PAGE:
People Get Ready, Rich Aucoin

Event Off Sale: Tickets no longer available

PopGun Presents

People Get Ready

Rich Aucoin

Landlady, Raccoon Fighter

Jan 18

Doors: 8:30 pm / Show: 8:30 pm

Glasslands Gallery

Brooklyn, NY


Off Sale

This event is 21 and over

People Get Ready
People Get Ready
People Get Ready ramps up their fierce, joyful, heedless interplay, and devotion to PLEASURE with their new album Physiques. A post-punk ethos mingles with a tender sensibility towards movement and performance within this grip of new songs. Physiques, produced by Deerhoof’s Greg Saunier, was recorded at the Clocktower Gallery — one of the first entrants in New York’s “alternative art space” movement in the 1970s. PGR has performed everywhere from DIY clubs to opera halls, adding auxiliary performers and homemade instruments (e.g. a “circumstantial guitar,” which is strapped to its wearer’s back and dragged on the ground by its headstock) or simply attacking their songs as a four-piece. Nurtured by and connected to several generations of America’s hyper-creative bleeding edge of musicians/artists/makers, People Get Ready challenge what it means to be a band.
Rich Aucoin
Rich Aucoin
This heart
This heart
Is all that keeps us up
Is all that keeps us up
This heart
This heart
Is beating
Is beating
The night begins (with instruction) and ends (sweatily) the same way. And in between
there is nothing but love.But what happens before and after each one of these
events—art, the music theory, the travel, the sacrifice, the lonely, the video rendering—goes unseen. Now is the time for it to be heard.

On Ephemeral, Rich Aucoin takes his past three years of relentless worldwide touring—
pick a town in France, a festival in Europe, heck, even pick a beach party in Madagascar,
he’s been there and you were up front—and distills all of the big ideas philosophy
majors like him love to ruminate on into 10 sharp dance-pop songs all pointed toward
the same goal: to gather the things that keep us afraid and apart, and use them to pull us together.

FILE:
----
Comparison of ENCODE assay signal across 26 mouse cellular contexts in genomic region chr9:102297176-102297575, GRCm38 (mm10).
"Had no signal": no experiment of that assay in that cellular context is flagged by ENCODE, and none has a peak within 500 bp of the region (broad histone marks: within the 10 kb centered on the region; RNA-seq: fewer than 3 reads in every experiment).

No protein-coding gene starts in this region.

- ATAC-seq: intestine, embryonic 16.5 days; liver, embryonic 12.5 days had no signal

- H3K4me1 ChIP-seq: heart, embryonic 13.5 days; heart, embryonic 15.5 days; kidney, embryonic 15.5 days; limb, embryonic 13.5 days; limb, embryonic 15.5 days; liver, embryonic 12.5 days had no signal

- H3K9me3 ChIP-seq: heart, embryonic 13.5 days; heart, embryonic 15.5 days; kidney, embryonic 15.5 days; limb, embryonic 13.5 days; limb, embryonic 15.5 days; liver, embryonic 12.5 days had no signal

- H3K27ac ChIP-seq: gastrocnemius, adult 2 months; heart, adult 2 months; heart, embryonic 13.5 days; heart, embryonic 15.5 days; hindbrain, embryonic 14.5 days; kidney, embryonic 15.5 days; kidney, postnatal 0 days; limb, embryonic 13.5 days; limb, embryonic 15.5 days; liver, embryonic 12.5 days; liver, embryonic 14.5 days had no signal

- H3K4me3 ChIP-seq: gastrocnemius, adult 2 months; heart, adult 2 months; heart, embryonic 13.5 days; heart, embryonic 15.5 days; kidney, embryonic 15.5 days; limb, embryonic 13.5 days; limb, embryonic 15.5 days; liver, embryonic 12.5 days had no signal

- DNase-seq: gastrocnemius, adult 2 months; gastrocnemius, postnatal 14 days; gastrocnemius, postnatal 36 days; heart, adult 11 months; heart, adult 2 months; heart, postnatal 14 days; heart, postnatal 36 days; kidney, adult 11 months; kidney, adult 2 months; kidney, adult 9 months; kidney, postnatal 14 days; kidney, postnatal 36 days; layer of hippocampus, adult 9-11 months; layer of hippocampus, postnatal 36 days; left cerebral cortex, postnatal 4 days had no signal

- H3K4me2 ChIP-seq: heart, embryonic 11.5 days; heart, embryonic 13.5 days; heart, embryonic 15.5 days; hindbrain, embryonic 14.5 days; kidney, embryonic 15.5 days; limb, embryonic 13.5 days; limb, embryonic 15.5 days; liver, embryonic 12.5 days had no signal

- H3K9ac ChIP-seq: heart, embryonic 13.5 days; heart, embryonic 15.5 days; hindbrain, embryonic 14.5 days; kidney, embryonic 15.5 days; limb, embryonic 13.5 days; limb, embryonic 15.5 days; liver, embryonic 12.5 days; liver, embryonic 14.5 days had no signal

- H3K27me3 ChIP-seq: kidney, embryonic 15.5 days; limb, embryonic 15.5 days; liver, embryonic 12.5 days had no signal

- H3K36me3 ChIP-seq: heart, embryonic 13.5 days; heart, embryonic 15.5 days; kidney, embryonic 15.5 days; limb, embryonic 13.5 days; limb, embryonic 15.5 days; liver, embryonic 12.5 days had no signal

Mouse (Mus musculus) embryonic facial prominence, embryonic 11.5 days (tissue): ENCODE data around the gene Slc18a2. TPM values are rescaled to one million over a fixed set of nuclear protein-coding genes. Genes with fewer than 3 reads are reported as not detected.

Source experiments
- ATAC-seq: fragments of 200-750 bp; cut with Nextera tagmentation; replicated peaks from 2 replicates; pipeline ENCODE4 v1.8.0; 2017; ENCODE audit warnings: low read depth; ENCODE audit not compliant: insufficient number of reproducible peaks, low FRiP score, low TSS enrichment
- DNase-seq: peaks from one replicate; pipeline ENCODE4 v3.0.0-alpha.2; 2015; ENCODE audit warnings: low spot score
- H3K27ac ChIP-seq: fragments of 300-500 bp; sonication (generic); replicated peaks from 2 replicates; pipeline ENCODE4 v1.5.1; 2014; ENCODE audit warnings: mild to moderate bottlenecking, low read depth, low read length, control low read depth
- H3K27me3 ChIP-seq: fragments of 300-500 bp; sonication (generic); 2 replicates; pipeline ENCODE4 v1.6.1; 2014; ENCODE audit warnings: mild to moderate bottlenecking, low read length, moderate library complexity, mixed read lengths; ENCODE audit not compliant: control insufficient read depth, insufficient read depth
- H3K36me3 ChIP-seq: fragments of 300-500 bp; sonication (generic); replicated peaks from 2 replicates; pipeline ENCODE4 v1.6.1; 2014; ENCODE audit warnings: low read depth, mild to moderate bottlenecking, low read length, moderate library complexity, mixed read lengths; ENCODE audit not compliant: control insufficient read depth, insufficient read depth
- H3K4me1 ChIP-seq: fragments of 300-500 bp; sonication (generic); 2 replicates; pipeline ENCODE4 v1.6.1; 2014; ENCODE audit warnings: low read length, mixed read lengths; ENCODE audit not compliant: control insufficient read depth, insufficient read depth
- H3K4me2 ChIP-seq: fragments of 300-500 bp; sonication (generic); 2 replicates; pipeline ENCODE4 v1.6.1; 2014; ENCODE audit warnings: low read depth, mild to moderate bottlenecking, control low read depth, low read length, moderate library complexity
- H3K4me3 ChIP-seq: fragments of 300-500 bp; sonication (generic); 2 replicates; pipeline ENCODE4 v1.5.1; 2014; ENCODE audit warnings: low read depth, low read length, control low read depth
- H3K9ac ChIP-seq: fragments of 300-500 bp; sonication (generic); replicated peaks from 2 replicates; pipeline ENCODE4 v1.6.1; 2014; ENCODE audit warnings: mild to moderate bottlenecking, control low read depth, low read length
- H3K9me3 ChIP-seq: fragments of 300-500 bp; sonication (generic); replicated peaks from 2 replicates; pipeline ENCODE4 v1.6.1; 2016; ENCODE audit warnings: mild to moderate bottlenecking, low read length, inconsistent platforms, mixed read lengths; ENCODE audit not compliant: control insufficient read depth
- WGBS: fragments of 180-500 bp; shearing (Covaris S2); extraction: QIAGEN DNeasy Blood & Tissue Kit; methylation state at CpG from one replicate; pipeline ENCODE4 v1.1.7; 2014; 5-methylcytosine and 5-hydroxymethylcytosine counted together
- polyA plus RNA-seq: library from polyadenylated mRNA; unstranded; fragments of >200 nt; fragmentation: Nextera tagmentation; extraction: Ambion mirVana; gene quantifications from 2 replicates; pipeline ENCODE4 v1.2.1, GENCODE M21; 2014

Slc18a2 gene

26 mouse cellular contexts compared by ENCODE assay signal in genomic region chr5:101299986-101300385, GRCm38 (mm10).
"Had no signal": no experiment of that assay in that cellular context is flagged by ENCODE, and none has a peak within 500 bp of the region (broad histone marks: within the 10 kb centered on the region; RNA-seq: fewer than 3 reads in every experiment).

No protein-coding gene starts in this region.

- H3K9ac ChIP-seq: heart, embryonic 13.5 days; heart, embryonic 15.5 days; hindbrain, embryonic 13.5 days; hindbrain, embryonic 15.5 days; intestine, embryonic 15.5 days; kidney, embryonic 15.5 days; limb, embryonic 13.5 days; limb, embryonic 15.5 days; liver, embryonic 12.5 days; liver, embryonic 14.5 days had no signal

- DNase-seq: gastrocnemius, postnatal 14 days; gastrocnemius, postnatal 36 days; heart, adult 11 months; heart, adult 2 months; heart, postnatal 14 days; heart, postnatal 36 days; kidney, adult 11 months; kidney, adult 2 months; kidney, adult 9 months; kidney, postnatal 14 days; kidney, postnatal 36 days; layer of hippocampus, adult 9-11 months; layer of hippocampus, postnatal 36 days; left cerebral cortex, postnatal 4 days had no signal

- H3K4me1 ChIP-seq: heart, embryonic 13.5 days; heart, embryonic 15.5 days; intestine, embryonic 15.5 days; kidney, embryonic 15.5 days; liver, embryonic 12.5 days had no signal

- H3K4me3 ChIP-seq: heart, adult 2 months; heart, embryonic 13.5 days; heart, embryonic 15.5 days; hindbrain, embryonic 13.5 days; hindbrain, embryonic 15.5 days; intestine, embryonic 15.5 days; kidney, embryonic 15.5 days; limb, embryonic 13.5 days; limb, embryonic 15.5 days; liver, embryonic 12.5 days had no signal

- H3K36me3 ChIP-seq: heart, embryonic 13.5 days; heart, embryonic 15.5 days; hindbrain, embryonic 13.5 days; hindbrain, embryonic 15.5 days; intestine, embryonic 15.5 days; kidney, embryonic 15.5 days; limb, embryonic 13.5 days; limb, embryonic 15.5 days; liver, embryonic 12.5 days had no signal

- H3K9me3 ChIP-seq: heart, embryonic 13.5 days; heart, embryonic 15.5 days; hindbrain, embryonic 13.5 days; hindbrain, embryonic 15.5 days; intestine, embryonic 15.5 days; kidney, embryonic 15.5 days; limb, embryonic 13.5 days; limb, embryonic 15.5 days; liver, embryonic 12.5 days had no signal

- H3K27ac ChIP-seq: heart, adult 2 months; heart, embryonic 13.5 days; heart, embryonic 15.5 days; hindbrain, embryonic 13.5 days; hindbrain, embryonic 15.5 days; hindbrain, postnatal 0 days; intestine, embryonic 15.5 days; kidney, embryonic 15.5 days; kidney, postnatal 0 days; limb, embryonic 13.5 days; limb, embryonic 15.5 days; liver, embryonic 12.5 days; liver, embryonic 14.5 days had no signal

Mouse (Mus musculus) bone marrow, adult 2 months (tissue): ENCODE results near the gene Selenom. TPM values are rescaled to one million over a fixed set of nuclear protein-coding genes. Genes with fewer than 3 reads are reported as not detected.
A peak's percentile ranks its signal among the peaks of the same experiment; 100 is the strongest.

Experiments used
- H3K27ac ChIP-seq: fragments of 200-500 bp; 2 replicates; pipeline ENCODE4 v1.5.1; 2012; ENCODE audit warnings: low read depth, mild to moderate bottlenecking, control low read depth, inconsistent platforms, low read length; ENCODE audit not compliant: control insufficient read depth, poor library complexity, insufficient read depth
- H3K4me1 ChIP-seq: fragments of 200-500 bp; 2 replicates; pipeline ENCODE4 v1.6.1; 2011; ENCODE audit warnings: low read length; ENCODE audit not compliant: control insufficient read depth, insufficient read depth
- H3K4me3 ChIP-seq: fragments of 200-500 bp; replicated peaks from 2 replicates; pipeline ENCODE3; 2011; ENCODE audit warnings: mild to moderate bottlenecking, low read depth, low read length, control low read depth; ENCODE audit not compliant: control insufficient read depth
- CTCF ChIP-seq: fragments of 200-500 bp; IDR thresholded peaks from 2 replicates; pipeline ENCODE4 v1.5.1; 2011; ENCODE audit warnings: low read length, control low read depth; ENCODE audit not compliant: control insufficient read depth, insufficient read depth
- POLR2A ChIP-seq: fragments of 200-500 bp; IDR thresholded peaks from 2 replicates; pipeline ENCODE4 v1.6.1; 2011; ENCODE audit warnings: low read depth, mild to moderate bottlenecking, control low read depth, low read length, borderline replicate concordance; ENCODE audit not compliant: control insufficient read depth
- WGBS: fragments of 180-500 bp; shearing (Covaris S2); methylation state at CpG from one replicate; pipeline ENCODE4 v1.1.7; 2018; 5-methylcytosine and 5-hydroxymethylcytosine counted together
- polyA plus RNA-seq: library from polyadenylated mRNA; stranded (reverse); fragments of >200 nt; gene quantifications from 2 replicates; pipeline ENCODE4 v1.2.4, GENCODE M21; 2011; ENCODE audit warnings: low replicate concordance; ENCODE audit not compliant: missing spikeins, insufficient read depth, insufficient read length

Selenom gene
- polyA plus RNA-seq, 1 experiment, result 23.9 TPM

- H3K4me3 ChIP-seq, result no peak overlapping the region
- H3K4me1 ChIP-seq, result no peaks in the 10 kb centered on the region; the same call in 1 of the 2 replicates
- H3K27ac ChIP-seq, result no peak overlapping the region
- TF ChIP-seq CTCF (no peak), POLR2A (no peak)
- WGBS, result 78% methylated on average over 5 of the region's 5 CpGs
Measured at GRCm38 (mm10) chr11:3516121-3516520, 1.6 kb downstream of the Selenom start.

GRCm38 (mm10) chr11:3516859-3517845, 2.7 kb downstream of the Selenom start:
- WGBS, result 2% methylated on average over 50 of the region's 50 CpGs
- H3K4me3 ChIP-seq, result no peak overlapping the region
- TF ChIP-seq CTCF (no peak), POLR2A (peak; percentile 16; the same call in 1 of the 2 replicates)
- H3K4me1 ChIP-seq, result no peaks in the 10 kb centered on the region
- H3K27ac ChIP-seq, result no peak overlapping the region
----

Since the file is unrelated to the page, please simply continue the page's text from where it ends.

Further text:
“After 45 minutes of the most intense singing and dancing and butt-touching of your life
and you're in the middle, screaming, ‘We won't leave it all in our heads’ in a voice so
wild and unabashed you normally wouldn't even let your shower hear it. It's the kind of
fun where you turn to your friend in the middle of it and go ‘Is this real?!’ And it is,” as
Neil Fridd, leader of frequent Aucoin tour/bandmates Terror Pigeon, puts it.
Everything Aucoin does feeds into another thing, his whole life an endless connected
mass of roots, needing air and water and a light show to really be seen—there are songs that match videos that stop in time for the parachute to unfurl—there are so many
devoted and curious fans getting under them now, that Aucoin has to custom- order
them for size. “He's already holding stadium-calibre, interactive live spectacles in the
confines of clubs,” marvelled CBC Radio 3’s Grant Lawrence in 2012. “Imagine what this
Halifax electro-imagineer could do in a hockey arena?”

“The power of his music that makes people want to dance, is that it’s a combination of
the music, and what he’s doing on stage,” says comedian and ex-roommate Mark Little.
“It’s not a plea for people to dance, but it’s kind of a persistent ‘Dance, dance, don’t
forget to dance.’ I’ve never seen it work before. He gets people to dance when they
wouldn’t normally dance—it’s the same quality that makes you not-annoyed with his

“In times like this/I wanna be a believer!” Aucoin shouts on the driving, dynamic “Want
to Believe,” an exuberant anthem mixed by Grammy Award winner Mick Guzauski (Daft
Punk)—and it’s not surprising that he means all times. “I want to believe,” he says, “and
am on a quest to try to have as many experiences as I can to illicit belief.”
Despite his seemingly superhuman abilities—“I think he has it in his head that he wants
to do one memorable thing every day,” says Little, “which I think is insane”—Aucoin has
experienced the same loss and doubt as any other person. On the deceptively upbeat
“Four More Years,” he lays out the toll an outsized life can take on the heart beneath it: